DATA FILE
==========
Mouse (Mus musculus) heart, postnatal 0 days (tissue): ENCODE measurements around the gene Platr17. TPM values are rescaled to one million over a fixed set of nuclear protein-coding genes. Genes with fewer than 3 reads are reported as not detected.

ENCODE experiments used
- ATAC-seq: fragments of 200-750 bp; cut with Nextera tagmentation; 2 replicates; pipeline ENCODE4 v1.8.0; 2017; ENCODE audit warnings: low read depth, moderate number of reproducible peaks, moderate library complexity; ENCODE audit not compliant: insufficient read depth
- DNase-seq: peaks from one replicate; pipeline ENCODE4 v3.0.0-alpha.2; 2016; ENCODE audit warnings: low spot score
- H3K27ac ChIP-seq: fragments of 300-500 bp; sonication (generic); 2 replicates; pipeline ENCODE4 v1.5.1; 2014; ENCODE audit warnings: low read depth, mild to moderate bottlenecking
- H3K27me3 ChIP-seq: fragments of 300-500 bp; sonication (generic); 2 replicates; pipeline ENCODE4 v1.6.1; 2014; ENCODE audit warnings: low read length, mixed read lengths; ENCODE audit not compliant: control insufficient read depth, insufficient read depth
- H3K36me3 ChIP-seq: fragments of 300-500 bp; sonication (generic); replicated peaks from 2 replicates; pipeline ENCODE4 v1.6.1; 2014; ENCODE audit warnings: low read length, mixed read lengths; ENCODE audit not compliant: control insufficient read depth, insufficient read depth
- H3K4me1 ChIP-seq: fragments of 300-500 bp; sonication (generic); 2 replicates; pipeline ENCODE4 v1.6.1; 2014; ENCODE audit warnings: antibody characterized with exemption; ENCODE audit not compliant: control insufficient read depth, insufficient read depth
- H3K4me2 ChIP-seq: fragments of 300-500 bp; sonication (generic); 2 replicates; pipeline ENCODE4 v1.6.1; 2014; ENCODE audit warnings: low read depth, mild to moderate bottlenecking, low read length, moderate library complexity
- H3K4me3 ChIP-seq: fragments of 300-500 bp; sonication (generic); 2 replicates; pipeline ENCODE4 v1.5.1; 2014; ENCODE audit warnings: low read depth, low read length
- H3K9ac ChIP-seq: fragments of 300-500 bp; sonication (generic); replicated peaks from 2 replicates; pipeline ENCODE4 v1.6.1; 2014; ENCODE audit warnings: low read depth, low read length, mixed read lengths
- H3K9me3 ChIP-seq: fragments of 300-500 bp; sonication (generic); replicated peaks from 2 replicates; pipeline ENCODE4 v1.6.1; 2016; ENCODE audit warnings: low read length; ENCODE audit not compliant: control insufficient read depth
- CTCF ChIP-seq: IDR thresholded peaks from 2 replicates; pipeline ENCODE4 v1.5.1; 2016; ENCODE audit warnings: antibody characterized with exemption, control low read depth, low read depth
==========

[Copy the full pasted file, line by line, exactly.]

Mouse (Mus musculus) heart, postnatal 0 days (tissue): ENCODE measurements around the gene Platr17. TPM values are rescaled to one million over a fixed set of nuclear protein-coding genes. Genes with fewer than 3 reads are reported as not detected.

ENCODE experiments used
- ATAC-seq: fragments of 200-750 bp; cut with Nextera tagmentation; 2 replicates; pipeline ENCODE4 v1.8.0; 2017; ENCODE audit warnings: low read depth, moderate number of reproducible peaks, moderate library complexity; ENCODE audit not compliant: insufficient read depth
- DNase-seq: peaks from one replicate; pipeline ENCODE4 v3.0.0-alpha.2; 2016; ENCODE audit warnings: low spot score
- H3K27ac ChIP-seq: fragments of 300-500 bp; sonication (generic); 2 replicates; pipeline ENCODE4 v1.5.1; 2014; ENCODE audit warnings: low read depth, mild to moderate bottlenecking
- H3K27me3 ChIP-seq: fragments of 300-500 bp; sonication (generic); 2 replicates; pipeline ENCODE4 v1.6.1; 2014; ENCODE audit warnings: low read length, mixed read lengths; ENCODE audit not compliant: control insufficient read depth, insufficient read depth
- H3K36me3 ChIP-seq: fragments of 300-500 bp; sonication (generic); replicated peaks from 2 replicates; pipeline ENCODE4 v1.6.1; 2014; ENCODE audit warnings: low read length, mixed read lengths; ENCODE audit not compliant: control insufficient read depth, insufficient read depth
- H3K4me1 ChIP-seq: fragments of 300-500 bp; sonication (generic); 2 replicates; pipeline ENCODE4 v1.6.1; 2014; ENCODE audit warnings: antibody characterized with exemption; ENCODE audit not compliant: control insufficient read depth, insufficient read depth
- H3K4me2 ChIP-seq: fragments of 300-500 bp; sonication (generic); 2 replicates; pipeline ENCODE4 v1.6.1; 2014; ENCODE audit warnings: low read depth, mild to moderate bottlenecking, low read length, moderate library complexity
- H3K4me3 ChIP-seq: fragments of 300-500 bp; sonication (generic); 2 replicates; pipeline ENCODE4 v1.5.1; 2014; ENCODE audit warnings: low read depth, low read length
- H3K9ac ChIP-seq: fragments of 300-500 bp; sonication (generic); replicated peaks from 2 replicates; pipeline ENCODE4 v1.6.1; 2014; ENCODE audit warnings: low read depth, low read length, mixed read lengths
- H3K9me3 ChIP-seq: fragments of 300-500 bp; sonication (generic); replicated peaks from 2 replicates; pipeline ENCODE4 v1.6.1; 2016; ENCODE audit warnings: low read length; ENCODE audit not compliant: control insufficient read depth
- CTCF ChIP-seq: IDR thresholded peaks from 2 replicates; pipeline ENCODE4 v1.5.1; 2016; ENCODE audit warnings: antibody characterized with exemption, control low read depth, low read depth